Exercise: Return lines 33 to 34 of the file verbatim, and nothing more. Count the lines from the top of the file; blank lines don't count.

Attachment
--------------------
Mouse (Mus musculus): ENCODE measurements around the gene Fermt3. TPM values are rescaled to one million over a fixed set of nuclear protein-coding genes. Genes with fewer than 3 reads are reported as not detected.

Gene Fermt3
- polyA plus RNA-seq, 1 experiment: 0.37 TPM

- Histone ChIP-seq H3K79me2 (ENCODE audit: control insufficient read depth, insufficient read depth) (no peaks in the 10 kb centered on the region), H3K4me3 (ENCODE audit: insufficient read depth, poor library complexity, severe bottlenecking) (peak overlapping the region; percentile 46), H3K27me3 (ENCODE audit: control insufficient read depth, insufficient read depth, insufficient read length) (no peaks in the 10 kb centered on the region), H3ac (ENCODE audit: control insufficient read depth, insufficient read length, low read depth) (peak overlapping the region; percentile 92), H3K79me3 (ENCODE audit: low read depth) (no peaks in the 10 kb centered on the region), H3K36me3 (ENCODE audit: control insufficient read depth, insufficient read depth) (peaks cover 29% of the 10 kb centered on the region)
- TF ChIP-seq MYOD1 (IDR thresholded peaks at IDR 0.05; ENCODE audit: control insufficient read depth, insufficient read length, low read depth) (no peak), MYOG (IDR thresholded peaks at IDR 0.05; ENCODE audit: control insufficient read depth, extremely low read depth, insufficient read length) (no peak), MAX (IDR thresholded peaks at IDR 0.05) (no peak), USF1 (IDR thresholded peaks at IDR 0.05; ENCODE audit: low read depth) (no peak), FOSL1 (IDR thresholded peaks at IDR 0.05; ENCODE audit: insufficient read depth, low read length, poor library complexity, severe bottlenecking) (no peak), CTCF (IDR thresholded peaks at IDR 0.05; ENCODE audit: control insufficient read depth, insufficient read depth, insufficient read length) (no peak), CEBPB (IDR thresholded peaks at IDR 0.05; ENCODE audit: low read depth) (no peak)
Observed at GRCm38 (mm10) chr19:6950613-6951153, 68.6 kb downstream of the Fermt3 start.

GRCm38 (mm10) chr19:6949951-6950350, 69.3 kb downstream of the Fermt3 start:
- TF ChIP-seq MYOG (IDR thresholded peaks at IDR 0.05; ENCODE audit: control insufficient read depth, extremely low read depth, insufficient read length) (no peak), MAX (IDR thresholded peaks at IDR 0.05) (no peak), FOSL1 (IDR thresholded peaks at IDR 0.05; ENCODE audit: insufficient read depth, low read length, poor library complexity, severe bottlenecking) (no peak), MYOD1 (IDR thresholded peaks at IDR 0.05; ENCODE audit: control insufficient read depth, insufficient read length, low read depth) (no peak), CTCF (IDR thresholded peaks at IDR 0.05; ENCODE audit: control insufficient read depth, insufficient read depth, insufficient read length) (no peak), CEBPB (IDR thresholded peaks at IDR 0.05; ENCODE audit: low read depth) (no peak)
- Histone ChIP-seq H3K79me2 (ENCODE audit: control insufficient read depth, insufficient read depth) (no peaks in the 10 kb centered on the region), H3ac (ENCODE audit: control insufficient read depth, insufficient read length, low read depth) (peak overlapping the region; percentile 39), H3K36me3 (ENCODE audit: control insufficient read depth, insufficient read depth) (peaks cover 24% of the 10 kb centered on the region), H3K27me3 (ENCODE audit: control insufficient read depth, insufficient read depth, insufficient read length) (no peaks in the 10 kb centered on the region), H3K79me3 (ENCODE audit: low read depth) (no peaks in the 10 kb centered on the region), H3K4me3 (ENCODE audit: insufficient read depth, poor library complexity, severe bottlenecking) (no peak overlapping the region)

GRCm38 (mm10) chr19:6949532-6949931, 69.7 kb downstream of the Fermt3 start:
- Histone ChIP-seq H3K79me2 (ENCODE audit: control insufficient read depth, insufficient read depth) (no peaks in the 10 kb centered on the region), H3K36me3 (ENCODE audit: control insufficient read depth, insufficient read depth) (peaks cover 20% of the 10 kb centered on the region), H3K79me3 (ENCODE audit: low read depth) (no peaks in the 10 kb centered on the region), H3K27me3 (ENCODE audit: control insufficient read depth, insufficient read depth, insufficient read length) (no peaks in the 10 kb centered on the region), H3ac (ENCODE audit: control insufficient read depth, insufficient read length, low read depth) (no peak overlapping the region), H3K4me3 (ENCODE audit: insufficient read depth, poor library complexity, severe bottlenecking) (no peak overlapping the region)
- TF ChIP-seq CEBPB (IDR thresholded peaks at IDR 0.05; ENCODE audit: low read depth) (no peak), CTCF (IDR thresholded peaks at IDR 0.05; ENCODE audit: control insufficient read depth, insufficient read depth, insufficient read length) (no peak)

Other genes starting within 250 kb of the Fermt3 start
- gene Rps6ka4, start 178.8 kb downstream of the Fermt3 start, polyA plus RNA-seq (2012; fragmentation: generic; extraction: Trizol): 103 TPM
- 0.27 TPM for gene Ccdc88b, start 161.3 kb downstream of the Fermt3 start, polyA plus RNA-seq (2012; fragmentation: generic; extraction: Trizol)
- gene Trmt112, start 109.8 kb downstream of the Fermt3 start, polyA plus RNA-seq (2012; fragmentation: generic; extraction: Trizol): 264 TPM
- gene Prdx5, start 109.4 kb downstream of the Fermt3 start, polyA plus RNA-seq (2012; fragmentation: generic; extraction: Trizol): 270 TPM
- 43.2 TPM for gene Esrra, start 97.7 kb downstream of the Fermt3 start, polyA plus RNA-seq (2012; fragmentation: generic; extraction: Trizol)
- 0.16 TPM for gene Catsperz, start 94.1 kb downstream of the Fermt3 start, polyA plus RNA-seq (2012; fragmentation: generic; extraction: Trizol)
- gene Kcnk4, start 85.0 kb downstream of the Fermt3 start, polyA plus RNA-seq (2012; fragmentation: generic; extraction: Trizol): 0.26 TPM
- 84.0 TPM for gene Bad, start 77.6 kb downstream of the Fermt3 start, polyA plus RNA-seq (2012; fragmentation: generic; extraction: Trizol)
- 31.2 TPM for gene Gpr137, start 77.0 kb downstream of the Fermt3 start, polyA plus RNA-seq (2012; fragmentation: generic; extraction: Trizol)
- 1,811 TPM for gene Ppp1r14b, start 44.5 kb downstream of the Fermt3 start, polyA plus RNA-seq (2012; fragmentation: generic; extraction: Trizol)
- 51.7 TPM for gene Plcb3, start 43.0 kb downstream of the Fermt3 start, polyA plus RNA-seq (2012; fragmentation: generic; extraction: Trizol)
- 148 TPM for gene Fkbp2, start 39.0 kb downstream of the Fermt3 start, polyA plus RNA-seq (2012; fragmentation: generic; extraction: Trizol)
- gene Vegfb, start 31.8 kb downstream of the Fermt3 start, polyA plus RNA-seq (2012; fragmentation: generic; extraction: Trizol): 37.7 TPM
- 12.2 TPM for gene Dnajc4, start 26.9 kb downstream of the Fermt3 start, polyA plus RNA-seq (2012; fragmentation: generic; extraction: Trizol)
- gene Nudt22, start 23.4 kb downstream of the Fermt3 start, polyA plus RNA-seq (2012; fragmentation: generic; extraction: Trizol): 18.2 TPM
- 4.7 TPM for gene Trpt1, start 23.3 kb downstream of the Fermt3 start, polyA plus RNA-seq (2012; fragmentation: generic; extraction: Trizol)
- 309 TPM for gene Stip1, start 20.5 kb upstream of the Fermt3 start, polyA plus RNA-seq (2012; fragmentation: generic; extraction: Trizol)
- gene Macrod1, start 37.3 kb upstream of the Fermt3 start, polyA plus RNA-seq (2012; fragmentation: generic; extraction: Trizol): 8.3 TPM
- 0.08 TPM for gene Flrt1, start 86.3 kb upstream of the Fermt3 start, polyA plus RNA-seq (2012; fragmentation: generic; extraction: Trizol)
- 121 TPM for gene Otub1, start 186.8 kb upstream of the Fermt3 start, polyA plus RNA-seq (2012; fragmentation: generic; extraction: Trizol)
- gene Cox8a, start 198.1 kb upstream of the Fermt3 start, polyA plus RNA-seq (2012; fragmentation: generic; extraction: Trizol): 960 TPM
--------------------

- 121 TPM for gene Otub1, start 186.8 kb upstream of the Fermt3 start, polyA plus RNA-seq (2012; fragmentation: generic; extraction: Trizol)
- gene Cox8a, start 198.1 kb upstream of the Fermt3 start, polyA plus RNA-seq (2012; fragmentation: generic; extraction: Trizol): 960 TPM